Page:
Usually by September …
Water is splashing at the base of the pines.
Not this year, or at least not yet.
On a more positive note, cypress domes and strands are full.
The beauty of this chart is it allows us to see the full water history of Big Cypress National Preserve. The caveat is that it’s only a single gage. And this may even be a bigger one: It doesn’t tell us how water changed in the run up to the preserve being formed, and especially after the Tamiami Trail in the 1930. The trail not only paved the way for connecting the two coasts, it also became the de facto backbone for draining the swamp. Fifty years later the Preserve was established, and that’s when our hydrologic record keeping begins, too.
The biggest trend in my eye from the graph above is the longer summer wet seasons. That’s not because we’re getting more rain, but because we’re doing a better job of spreading the water out. The biggest shift for the Preserve occurred in the early 1990s after Alligator Alley and Turner River Road were replumbed to divert less water. This summer’s taken a little longer to start up, in part thanks to a deeper than usual spring drought. But the bigger trend is that it’s wetter now than when the Preserve was established (in 1974) but not as wet as before the Tamiami Trail went in.
So it’s a partial story, but pretty interesting (and revealing).
Data is good.
The above two charts are good companion pieces for understanding the evolution of how Lake O has been managed over the years. In 2008, a new regulation scheduled called LORS was implemented to lower Lake stage while the Hoover Dike was being rehabilitated. In terms of stage alone, LORS was fabulously successful. High and low-water extremes were kept in check on par with the 1950s and 1960s. That success story was undermined by the worsening water quality in the pelagic part of the Lake. The Lake’s interior wetlands and coastal estuaries are both intolerant and easily harmed by the eutrophic water.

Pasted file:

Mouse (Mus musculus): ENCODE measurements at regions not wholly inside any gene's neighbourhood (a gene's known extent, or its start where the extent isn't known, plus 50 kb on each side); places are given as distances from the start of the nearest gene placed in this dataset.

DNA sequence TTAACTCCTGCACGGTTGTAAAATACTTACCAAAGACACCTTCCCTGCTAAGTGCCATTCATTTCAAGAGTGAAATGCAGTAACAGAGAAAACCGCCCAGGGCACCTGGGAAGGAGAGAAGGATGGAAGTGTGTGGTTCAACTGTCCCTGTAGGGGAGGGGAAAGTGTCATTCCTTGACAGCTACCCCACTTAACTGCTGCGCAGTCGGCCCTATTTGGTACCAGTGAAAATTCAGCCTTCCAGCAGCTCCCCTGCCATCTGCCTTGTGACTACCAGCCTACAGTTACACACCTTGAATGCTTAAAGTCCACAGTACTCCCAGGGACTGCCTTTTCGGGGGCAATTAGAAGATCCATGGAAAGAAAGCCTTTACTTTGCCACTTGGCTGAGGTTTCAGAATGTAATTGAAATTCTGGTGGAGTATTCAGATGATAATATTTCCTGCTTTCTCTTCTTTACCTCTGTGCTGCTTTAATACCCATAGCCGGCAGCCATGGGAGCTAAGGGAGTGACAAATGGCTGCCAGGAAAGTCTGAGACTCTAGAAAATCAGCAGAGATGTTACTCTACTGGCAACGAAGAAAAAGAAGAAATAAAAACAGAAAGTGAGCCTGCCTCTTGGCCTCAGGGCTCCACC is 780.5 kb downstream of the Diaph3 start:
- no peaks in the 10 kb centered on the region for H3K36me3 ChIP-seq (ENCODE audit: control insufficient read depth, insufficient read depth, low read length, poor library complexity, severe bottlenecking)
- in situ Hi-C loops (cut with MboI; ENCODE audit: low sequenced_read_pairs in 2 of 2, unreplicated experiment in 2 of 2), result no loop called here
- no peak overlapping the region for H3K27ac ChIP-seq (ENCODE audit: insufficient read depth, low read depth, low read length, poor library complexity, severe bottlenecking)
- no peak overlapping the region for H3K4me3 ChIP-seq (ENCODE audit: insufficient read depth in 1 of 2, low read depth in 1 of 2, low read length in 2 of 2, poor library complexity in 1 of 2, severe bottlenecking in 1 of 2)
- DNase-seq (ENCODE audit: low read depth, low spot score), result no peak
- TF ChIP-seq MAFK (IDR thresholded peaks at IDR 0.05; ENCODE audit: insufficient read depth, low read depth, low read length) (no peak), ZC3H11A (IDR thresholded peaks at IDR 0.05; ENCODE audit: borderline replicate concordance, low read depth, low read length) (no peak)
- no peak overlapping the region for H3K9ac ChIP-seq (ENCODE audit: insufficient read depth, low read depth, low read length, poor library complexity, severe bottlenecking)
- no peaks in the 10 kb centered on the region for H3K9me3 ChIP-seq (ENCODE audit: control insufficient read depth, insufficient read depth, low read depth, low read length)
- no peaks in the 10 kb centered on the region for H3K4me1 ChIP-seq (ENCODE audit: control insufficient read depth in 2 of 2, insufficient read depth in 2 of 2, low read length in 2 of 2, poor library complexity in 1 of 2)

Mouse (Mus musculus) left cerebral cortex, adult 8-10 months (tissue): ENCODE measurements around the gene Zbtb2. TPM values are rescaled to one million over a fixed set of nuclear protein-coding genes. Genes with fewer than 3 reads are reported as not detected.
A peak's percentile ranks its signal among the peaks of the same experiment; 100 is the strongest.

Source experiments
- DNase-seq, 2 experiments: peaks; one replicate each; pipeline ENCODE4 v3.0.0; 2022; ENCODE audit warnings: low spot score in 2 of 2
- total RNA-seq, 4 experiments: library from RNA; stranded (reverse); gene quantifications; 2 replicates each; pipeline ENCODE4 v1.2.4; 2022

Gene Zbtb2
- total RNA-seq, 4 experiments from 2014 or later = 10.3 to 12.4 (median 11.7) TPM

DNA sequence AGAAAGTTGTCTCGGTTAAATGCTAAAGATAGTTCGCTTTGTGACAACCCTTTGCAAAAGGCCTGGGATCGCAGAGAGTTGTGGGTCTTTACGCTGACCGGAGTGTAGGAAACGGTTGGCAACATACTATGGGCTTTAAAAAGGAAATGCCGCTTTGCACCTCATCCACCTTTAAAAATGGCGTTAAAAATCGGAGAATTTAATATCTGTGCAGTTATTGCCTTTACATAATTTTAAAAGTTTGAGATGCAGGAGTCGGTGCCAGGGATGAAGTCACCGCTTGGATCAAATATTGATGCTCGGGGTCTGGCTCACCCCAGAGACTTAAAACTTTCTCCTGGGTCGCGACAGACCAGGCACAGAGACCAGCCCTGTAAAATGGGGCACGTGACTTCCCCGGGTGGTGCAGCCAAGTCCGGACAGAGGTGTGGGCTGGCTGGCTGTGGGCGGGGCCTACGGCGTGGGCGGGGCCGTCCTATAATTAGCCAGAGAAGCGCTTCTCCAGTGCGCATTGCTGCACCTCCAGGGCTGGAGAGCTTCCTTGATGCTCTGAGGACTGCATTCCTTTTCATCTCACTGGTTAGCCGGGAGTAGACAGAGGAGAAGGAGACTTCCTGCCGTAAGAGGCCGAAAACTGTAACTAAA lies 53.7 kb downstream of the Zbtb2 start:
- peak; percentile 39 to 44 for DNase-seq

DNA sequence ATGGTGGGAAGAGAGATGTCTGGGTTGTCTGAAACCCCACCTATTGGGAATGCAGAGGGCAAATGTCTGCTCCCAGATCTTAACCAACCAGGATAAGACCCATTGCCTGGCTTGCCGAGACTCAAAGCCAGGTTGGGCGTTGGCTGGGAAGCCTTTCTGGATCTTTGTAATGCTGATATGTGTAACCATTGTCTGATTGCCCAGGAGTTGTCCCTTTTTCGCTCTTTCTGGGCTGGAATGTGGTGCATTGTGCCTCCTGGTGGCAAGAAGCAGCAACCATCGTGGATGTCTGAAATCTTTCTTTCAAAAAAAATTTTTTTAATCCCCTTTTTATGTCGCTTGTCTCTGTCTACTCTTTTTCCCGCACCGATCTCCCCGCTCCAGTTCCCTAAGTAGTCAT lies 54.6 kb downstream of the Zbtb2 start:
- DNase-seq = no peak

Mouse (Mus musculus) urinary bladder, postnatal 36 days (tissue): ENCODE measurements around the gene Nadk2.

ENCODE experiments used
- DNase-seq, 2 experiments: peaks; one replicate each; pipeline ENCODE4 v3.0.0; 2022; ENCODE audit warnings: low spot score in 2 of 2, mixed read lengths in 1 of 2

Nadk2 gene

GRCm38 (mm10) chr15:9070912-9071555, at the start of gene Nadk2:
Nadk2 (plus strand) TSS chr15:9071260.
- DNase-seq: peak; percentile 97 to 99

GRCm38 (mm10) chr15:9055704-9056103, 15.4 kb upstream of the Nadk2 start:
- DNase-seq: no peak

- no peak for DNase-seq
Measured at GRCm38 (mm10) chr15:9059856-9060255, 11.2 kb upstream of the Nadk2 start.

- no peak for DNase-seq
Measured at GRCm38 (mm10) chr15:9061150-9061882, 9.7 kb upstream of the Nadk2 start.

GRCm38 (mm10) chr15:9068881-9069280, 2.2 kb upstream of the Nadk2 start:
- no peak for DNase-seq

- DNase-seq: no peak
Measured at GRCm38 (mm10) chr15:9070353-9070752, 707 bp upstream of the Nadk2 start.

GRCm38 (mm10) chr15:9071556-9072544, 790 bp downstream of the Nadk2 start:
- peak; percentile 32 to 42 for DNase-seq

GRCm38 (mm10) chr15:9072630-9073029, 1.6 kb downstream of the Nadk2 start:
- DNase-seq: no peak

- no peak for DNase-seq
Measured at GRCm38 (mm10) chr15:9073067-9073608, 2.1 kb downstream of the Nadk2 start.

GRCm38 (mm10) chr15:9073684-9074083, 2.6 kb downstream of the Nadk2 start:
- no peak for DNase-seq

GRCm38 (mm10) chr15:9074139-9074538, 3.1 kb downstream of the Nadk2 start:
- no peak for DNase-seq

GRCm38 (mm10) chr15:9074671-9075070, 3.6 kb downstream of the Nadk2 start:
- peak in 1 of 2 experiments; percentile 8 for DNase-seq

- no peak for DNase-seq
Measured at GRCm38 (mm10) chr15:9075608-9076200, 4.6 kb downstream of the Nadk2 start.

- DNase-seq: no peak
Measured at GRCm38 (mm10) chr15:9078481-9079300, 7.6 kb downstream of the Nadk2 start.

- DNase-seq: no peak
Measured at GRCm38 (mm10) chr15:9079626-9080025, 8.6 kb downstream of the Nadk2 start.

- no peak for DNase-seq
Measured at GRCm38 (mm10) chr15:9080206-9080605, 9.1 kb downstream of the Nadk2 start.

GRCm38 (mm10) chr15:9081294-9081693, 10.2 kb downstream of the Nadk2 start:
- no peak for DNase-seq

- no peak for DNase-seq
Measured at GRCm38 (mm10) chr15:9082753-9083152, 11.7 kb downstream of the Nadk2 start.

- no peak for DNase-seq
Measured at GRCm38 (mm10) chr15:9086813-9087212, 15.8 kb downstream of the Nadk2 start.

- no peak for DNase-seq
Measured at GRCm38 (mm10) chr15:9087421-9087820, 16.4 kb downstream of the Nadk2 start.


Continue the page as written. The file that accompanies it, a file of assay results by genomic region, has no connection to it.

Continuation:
Every couple summers the Everglades gets really flooded.
And when it does, one spot is guaranteed to flood the deepest.
This chart shows a comparison of current water levels (thick blue line) to a month ago (thin blue line), a year ago (light blue line) and the long-term normal for early December (dotted red line). WCA3A is over 2 feet higher than its long-term December norm.
An on-going challenge of managing the Everglades is helping the giant sheet of water spread out instead of disproportionately piling up in one spot.
If you get the water right …
You get the swamp right.
Water is the center of the universe …
Around which the entire ecosystem revolves, right?
More correctly stated:
The swamp is a flood and fire ecosystem in which every square inch of flora and fauna depend on a regular dosage of flood and fire.
So goes flood and fire, so goes the swamp.
At first glance, a wet and dry season would seem to imply …
That the swamp has just two states.
|Hydrographs are helpful, but there is nothing|
like the advanced cornbread model (shown above)
to really make the water cycle click
In place of these two opposing states,
Is actually an dynamic shift between varying degrees of wetness and dryness.
For example, we are currently in the part of the dry season that should be wet but is actually drier than usual thanks to the preceding wet season ending on a dry note.
(For further clarification see the chart above.)